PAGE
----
Mr. Vice-President: Still, it would depend upon theMover.

Mr. Mohd. Tahir (Bihar: Muslim): Sir, I beg to


"That in clause (2) of article 13, after the word'sedition' the words 'communal passion' be inserted."

Now. Sir, we find that under this clause we are givingpowers to the State to make laws as against certain offencessuch as libel, slander, defamation, sedition and similaroffences against the State. Now I want that these words"communal passion" be also added after the word "sedition"--which means, agitating or exciting the minds of onecommunity as against the other.

These words, Sir, libel, slander, defamation, sedition,are the common words found in the Indian Penal Code andfortunately or unfortunately, we find that this word doesnot find a place in the Indian Penal Code. The reason isvery simple, because, the Indian Penal Code and the old lawswere framed by a Government which was foreign to us. Now,this is the time when we must realise our merits anddemerits. We know that the agitation and the excitement ofcommunities against communities have done a great loss anddisservice to our country as a whole. Therefore, Sir, I think that the addition of this word is necessary. To tellthe truth, I would say that if in our country which is nowan independent country, we are really sincere to ourselves,this word also must find a place in the Constitution. I would request and appeal to Dr. Ambedkar and the House as awhole to give sound reasoning and due consideration for theaddition of this word.

At the end, Sir, I may submit that an amendment hasbeen moved by Mr. Munshi and I do not know whether it isgoing to be accepted or not. In case that amendment is goingto be accepted by the House. I would appeal that this wordmay be given a place in that amendment or wherever it isfound suitable. With these words. Sir, I move.

Mr. Vice-President: We come next to amendment No. 459.It is in the name of Mr. Thomas. It is verbal and thereforedisallowed.

Next we take up amendments nos. 460, 461 and the secondpart of 462. I would allow amendment No. 461 to be movedbecause that I regard as most comprehensive of the three.That is covered by Mr. Munshi's amendment. Is amendment No.460 moved?

Pandit Thakur Dass Bhargava: I do not want to move it.

Mr. Vice-President: Amendment No. 462; Mr. Kamath.

Shri H. V. Kamath: It is covered by amendment No. 461.

Mr. Vice-President: Amendment No. 462, first part. Iwas dealing with the second part just now. The first part ismore or less a verbal amendment and is disallowed.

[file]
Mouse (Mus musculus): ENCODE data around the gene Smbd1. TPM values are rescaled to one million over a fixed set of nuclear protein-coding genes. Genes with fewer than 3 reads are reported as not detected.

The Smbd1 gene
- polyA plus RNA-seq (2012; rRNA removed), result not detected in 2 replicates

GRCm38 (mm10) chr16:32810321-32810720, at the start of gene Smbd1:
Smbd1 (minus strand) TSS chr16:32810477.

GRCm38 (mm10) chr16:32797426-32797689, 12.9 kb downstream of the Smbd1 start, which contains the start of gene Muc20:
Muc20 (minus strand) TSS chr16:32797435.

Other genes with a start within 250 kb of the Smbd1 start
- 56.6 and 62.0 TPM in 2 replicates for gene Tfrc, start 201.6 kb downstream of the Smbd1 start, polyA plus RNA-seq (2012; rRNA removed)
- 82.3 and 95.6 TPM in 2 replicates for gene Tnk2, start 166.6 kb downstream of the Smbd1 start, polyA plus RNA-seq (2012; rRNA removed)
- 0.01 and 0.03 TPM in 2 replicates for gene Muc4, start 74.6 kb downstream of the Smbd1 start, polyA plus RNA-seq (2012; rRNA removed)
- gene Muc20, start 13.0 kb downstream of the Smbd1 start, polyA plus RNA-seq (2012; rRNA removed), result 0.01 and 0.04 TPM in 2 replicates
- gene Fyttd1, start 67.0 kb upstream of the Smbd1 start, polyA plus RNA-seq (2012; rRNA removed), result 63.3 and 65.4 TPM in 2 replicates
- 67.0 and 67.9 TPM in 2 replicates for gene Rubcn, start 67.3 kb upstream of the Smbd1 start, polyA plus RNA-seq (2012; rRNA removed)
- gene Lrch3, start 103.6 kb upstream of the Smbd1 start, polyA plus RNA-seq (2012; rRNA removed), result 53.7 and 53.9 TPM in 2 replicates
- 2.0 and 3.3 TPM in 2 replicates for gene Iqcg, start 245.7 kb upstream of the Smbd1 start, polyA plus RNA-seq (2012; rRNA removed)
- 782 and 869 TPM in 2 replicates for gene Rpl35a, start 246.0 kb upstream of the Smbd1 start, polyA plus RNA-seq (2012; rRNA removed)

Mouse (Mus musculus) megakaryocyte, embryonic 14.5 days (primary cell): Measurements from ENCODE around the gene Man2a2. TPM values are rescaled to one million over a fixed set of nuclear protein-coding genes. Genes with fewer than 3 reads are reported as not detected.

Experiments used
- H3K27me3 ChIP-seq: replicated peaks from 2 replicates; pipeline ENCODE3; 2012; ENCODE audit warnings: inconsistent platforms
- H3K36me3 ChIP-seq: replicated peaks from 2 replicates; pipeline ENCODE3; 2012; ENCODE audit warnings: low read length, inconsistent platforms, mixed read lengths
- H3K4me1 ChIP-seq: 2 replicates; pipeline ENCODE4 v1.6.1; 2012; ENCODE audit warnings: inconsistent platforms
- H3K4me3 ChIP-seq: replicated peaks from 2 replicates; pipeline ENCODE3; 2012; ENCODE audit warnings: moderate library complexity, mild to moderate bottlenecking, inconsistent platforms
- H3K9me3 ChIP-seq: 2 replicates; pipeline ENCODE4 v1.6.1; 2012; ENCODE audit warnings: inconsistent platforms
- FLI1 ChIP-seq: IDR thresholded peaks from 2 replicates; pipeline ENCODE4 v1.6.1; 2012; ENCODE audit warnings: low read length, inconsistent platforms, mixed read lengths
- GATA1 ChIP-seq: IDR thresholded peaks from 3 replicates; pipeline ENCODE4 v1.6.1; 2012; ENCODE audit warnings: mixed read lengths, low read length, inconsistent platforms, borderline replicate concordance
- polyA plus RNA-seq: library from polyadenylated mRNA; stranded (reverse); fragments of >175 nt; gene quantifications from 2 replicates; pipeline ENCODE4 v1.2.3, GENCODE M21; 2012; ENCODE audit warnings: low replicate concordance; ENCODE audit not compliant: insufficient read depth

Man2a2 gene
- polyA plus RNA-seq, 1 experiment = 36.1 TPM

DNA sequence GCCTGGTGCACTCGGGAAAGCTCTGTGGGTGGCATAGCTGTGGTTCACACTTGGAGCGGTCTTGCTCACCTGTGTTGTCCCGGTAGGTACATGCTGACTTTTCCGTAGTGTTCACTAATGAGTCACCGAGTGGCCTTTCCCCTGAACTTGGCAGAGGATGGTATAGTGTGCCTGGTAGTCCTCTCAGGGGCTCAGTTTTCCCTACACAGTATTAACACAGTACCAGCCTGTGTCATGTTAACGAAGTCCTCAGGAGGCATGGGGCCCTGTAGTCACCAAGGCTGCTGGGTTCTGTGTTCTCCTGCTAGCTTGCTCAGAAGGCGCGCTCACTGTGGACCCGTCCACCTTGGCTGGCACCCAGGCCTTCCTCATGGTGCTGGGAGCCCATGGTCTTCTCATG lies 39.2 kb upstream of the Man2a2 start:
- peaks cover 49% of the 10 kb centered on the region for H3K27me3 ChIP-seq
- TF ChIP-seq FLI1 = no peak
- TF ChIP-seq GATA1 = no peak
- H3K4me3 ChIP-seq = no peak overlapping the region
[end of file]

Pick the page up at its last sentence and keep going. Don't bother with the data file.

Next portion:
Then, amendments Nos. 463 and 464 coming from twodifferent quarters are of similar import. Amendment No. 464,standing in the name of Shri Vishwambhar Dayal Tripathi maybe moved.

(Amendment No. 464 was not moved.)

Mr. Vice-President: What about amendment No. 463, in the name of Giani Gurmukh Singh Musafir?

Giani Gurmukh Singh Musafir: Not moving, Sir.

Mr. Vice-President: Then, we take up amendments nos.467 and 474. Amendment no. 467 may be moved. It stands in the name of Mr. Syamanandan Sahaya.

Shri Syamanandan Sahaya (Bihar: General): Sir, I beg to move:

"That in clause (3) of article 13, the word'restrictions' the words 'for a defined period' be added."

Sir, in moving this amendment before the House, whatwas uppermost in my mind was to see whether actually even in the matter of the three freedoms so much spoken of, namely,the freedom of speech, freedom of association and freedom ofmovement, we had really gone to the extent that every onedesired we should. I must admit that I did not feel happyover the phraseology of the clauses so far as this generaldesire in the mind of every body, not only in this House,but outside, obtained. I will, Sir, refer to the wording ofsub-cause (b) of clause (1) of article 13. This sub-clauselays down that all citizens shall have the right to assemblepeaceably and without arms. This is the Fundamental Rightwhich we are granting to the people under the Constitution.Let us see how this fits in with clause (3) of article 13which is the restricting clause. Clause (3) lays down thatnothing in sub-clause (b) of the said clause (1) shallaffect the operation of any